You also need to know what type of files you listen to. This is less important for streaming audio, where the file type is largely determined by the streaming service, but if you have a hankering to listen to the highest quality audio possible, then you may want to check that your streamer can handle a couple of specific file types. The first is MQA, a high resolution file format unique to the Tidal streaming service. The second is DSD, which is a file type with an exceptionally high sample rate (even up to two million Hertz). Not every streamer will be able to translate these two files. So, if you know you’re going to be hunting down the highest quality audio possible, it may be worth investing in something like the Mytek Brooklyn Bridge, which is known for MQA support.

One other thing to bear in mind is that certain inputs and outputs restrict file size but will still play them in a lower resolution. For example, optical inputs typically don’t take anything over 96kHz in size, and any audio larger than that will be scaled down to a compatible size.

NAD M10 music streamer | The Master Switch

7. Music Streamers vs. Music Servers

When you’re in the market for a music streamer, you will frequently come across products labelled music servers. If you’re interested in streaming audio wirelessly, then you do not want to buy music server. It’s essentially a dedicated hard drive - usually with the CD ripper attached - and typically doesn’t have the ability to stream wireless audio. You are far better off going for something specifically labelled music streamer. Note that you also see music streamers labelled as streaming amps, streaming DACs, or network streamers. They are, for all intents and purposes, the same thing.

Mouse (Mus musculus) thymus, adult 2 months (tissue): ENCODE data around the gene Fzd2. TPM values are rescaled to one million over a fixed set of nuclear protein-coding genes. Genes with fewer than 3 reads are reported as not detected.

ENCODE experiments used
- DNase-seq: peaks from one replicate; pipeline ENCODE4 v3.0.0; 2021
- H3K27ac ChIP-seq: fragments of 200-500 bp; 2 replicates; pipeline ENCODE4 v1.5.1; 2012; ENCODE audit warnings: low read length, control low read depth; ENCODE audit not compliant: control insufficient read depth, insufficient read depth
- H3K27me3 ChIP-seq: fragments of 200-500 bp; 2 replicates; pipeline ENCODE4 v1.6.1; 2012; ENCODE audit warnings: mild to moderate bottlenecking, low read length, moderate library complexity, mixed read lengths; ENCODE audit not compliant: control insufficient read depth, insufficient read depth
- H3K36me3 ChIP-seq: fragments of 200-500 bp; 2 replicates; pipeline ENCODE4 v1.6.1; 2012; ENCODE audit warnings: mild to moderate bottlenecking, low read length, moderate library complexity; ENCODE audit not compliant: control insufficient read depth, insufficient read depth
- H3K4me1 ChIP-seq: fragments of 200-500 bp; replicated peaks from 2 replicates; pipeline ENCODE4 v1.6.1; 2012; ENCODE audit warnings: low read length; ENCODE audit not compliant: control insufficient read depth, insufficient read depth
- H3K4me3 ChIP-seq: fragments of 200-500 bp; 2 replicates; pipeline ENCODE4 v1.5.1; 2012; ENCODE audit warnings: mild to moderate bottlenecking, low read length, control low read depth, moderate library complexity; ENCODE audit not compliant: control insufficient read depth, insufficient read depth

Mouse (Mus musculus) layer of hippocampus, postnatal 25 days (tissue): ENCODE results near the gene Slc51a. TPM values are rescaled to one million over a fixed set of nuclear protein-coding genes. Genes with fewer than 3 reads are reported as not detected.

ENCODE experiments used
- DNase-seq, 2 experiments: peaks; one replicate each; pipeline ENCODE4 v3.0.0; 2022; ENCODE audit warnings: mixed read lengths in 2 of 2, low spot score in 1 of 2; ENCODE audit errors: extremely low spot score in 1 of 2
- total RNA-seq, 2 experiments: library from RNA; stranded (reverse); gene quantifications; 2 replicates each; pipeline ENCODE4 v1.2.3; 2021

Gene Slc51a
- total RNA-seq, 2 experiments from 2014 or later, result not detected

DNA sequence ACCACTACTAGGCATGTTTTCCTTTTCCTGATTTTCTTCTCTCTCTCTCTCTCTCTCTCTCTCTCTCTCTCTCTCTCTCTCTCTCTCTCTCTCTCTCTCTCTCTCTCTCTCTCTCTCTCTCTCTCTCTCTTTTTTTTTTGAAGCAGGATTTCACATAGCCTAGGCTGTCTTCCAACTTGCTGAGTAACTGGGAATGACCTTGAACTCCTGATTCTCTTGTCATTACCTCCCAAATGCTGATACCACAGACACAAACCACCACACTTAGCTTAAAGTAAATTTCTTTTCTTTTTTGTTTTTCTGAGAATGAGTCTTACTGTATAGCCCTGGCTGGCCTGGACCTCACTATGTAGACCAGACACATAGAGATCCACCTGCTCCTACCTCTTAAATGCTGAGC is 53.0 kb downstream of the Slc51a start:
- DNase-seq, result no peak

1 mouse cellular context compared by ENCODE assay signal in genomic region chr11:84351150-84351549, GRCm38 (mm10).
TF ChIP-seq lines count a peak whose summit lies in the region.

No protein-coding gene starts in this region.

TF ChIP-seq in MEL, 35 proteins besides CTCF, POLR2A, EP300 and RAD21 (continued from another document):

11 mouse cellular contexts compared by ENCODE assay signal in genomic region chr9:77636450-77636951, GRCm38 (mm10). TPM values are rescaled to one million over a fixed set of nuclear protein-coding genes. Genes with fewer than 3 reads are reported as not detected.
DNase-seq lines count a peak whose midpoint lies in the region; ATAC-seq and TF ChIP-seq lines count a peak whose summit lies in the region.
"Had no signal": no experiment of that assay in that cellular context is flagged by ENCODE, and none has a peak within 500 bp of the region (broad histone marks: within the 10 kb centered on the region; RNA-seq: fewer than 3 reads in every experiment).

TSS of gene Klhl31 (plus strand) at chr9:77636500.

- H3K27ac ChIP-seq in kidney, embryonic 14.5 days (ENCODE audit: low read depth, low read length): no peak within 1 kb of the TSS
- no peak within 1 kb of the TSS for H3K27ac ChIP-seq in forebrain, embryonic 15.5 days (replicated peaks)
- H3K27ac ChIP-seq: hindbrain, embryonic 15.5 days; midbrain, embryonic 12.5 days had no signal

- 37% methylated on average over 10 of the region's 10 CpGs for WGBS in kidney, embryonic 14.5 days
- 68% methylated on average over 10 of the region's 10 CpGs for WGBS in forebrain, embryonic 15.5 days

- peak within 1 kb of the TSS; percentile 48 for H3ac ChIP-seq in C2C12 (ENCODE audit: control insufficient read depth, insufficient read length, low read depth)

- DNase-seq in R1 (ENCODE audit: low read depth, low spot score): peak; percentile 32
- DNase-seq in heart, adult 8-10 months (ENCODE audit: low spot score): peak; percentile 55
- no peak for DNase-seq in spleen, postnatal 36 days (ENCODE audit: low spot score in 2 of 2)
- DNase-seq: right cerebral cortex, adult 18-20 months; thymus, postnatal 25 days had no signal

8. Wireless Speakers vs. Music Streamers

By now, a quite logical question has probably occurred to you. If the point of getting a music streamer is to have a convenient, single box way to pull audio in from somewhere else, then why not go one step further? Why not attach a speaker to it? Why not, in other words, buy a wireless speaker?

It’s true that wireless speakers could technically be counted as music streamers, in the sense that they play audio wirelessly from a separate source. However, we consider them different beasts. Remember, the advantage of paying for a dedicated music streamer is that its internal components will be specifically dedicated to streaming music, not playing it. There’s nothing wrong with a good wireless speaker, but its design and electronics will essentially be pulling off two roles. A dedicated music streamer will not have to worry about drivers, amp power, or audio fidelity from a speaker. If you do want a good wireless speaker, we’ve got a list of the best available right here.

Primare Prisma music streamer | The Master Switch

9. How Much Do Music Streamers Cost?

The downside of music streamers is that they are frequently more expensive than other types of audio equipment. This is because they’re considered to be highly technical, and require quite a bit of proprietary electronics to accomplish their tasks. Having said that, it’s very possible to get a good music streamer for under $200, but not very far under. The Yamaha WXAD-10, for example, can be had for $160.

Typically, however, you will find that your choices grow exponentially once you get above $500. It’s also very possible to spend a lot of money on a music streamer; we’ve seen models that cost upwards of $6,000, from the likes of Linn and Naim. Beyond that point, improvements are likely to be very small. You will struggle to find music streamers in retail stores – even some specialist audio stores don’t have them. You’ll have a far better time if you go online, as sites like Amazon have hundreds of models available.